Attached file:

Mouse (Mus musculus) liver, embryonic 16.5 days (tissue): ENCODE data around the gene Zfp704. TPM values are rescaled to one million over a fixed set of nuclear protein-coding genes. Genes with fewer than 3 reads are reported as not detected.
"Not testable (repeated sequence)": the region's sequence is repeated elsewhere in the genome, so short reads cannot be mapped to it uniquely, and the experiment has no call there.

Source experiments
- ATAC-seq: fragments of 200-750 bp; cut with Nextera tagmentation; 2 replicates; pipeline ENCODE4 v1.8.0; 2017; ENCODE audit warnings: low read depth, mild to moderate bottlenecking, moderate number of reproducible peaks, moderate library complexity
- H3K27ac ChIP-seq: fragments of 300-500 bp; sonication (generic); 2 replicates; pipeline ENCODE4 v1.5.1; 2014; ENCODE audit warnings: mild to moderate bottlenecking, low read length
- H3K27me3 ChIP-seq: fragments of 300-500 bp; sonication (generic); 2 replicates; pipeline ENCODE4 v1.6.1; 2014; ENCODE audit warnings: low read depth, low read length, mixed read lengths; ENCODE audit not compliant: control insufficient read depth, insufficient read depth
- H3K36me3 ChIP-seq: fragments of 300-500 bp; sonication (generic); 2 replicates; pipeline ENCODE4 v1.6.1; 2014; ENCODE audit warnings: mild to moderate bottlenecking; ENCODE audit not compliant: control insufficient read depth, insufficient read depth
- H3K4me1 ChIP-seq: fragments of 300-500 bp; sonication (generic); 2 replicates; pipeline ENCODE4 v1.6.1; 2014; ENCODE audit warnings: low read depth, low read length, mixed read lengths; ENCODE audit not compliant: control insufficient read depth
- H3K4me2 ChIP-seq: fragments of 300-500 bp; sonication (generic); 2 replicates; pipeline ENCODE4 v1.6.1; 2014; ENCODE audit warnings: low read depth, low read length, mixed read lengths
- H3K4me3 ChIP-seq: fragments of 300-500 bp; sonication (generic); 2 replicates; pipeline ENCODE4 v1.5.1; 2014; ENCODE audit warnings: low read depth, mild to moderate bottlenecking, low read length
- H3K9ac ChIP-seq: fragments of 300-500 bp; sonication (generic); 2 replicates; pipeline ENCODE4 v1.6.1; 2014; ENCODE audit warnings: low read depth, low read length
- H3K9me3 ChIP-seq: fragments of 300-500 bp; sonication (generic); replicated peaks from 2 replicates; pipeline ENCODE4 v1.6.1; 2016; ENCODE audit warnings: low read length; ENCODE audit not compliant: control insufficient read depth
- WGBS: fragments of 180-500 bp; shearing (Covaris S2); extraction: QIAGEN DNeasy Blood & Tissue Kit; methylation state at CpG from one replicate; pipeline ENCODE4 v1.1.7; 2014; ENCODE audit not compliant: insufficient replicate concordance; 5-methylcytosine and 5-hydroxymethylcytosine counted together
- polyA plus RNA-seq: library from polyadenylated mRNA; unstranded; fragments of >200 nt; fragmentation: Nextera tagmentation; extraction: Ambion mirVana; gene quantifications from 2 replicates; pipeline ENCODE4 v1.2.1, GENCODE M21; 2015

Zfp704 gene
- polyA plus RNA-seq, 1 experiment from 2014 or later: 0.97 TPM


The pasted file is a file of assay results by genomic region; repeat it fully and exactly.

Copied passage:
Mouse (Mus musculus) liver, embryonic 16.5 days (tissue): ENCODE data around the gene Zfp704. TPM values are rescaled to one million over a fixed set of nuclear protein-coding genes. Genes with fewer than 3 reads are reported as not detected.
"Not testable (repeated sequence)": the region's sequence is repeated elsewhere in the genome, so short reads cannot be mapped to it uniquely, and the experiment has no call there.

Source experiments
- ATAC-seq: fragments of 200-750 bp; cut with Nextera tagmentation; 2 replicates; pipeline ENCODE4 v1.8.0; 2017; ENCODE audit warnings: low read depth, mild to moderate bottlenecking, moderate number of reproducible peaks, moderate library complexity
- H3K27ac ChIP-seq: fragments of 300-500 bp; sonication (generic); 2 replicates; pipeline ENCODE4 v1.5.1; 2014; ENCODE audit warnings: mild to moderate bottlenecking, low read length
- H3K27me3 ChIP-seq: fragments of 300-500 bp; sonication (generic); 2 replicates; pipeline ENCODE4 v1.6.1; 2014; ENCODE audit warnings: low read depth, low read length, mixed read lengths; ENCODE audit not compliant: control insufficient read depth, insufficient read depth
- H3K36me3 ChIP-seq: fragments of 300-500 bp; sonication (generic); 2 replicates; pipeline ENCODE4 v1.6.1; 2014; ENCODE audit warnings: mild to moderate bottlenecking; ENCODE audit not compliant: control insufficient read depth, insufficient read depth
- H3K4me1 ChIP-seq: fragments of 300-500 bp; sonication (generic); 2 replicates; pipeline ENCODE4 v1.6.1; 2014; ENCODE audit warnings: low read depth, low read length, mixed read lengths; ENCODE audit not compliant: control insufficient read depth
- H3K4me2 ChIP-seq: fragments of 300-500 bp; sonication (generic); 2 replicates; pipeline ENCODE4 v1.6.1; 2014; ENCODE audit warnings: low read depth, low read length, mixed read lengths
- H3K4me3 ChIP-seq: fragments of 300-500 bp; sonication (generic); 2 replicates; pipeline ENCODE4 v1.5.1; 2014; ENCODE audit warnings: low read depth, mild to moderate bottlenecking, low read length
- H3K9ac ChIP-seq: fragments of 300-500 bp; sonication (generic); 2 replicates; pipeline ENCODE4 v1.6.1; 2014; ENCODE audit warnings: low read depth, low read length
- H3K9me3 ChIP-seq: fragments of 300-500 bp; sonication (generic); replicated peaks from 2 replicates; pipeline ENCODE4 v1.6.1; 2016; ENCODE audit warnings: low read length; ENCODE audit not compliant: control insufficient read depth
- WGBS: fragments of 180-500 bp; shearing (Covaris S2); extraction: QIAGEN DNeasy Blood & Tissue Kit; methylation state at CpG from one replicate; pipeline ENCODE4 v1.1.7; 2014; ENCODE audit not compliant: insufficient replicate concordance; 5-methylcytosine and 5-hydroxymethylcytosine counted together
- polyA plus RNA-seq: library from polyadenylated mRNA; unstranded; fragments of >200 nt; fragmentation: Nextera tagmentation; extraction: Ambion mirVana; gene quantifications from 2 replicates; pipeline ENCODE4 v1.2.1, GENCODE M21; 2015

Zfp704 gene
- polyA plus RNA-seq, 1 experiment from 2014 or later: 0.97 TPM